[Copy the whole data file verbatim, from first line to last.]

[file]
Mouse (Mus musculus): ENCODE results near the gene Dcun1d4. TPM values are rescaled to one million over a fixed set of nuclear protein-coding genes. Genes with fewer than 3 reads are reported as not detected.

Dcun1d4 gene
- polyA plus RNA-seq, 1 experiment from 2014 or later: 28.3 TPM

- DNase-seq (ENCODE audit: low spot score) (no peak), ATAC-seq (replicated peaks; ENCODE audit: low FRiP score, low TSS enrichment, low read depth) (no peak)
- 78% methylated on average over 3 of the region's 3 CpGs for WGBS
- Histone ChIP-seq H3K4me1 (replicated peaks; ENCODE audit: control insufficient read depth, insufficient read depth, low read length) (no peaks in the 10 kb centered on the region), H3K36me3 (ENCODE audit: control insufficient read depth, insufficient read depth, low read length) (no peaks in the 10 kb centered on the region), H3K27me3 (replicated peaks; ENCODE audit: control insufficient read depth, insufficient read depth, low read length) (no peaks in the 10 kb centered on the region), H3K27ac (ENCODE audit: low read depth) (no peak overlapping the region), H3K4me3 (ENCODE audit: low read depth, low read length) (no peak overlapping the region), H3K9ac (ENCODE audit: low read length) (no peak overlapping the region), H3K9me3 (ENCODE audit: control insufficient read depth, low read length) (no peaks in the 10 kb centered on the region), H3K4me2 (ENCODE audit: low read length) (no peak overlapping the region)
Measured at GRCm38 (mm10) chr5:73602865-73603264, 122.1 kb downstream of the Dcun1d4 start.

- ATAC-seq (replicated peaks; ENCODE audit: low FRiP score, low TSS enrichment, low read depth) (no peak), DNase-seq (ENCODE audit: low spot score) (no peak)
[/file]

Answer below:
Mouse (Mus musculus): ENCODE results near the gene Dcun1d4. TPM values are rescaled to one million over a fixed set of nuclear protein-coding genes. Genes with fewer than 3 reads are reported as not detected.

Dcun1d4 gene
- polyA plus RNA-seq, 1 experiment from 2014 or later: 28.3 TPM

- DNase-seq (ENCODE audit: low spot score) (no peak), ATAC-seq (replicated peaks; ENCODE audit: low FRiP score, low TSS enrichment, low read depth) (no peak)
- 78% methylated on average over 3 of the region's 3 CpGs for WGBS
- Histone ChIP-seq H3K4me1 (replicated peaks; ENCODE audit: control insufficient read depth, insufficient read depth, low read length) (no peaks in the 10 kb centered on the region), H3K36me3 (ENCODE audit: control insufficient read depth, insufficient read depth, low read length) (no peaks in the 10 kb centered on the region), H3K27me3 (replicated peaks; ENCODE audit: control insufficient read depth, insufficient read depth, low read length) (no peaks in the 10 kb centered on the region), H3K27ac (ENCODE audit: low read depth) (no peak overlapping the region), H3K4me3 (ENCODE audit: low read depth, low read length) (no peak overlapping the region), H3K9ac (ENCODE audit: low read length) (no peak overlapping the region), H3K9me3 (ENCODE audit: control insufficient read depth, low read length) (no peaks in the 10 kb centered on the region), H3K4me2 (ENCODE audit: low read length) (no peak overlapping the region)
Measured at GRCm38 (mm10) chr5:73602865-73603264, 122.1 kb downstream of the Dcun1d4 start.

- ATAC-seq (replicated peaks; ENCODE audit: low FRiP score, low TSS enrichment, low read depth) (no peak), DNase-seq (ENCODE audit: low spot score) (no peak)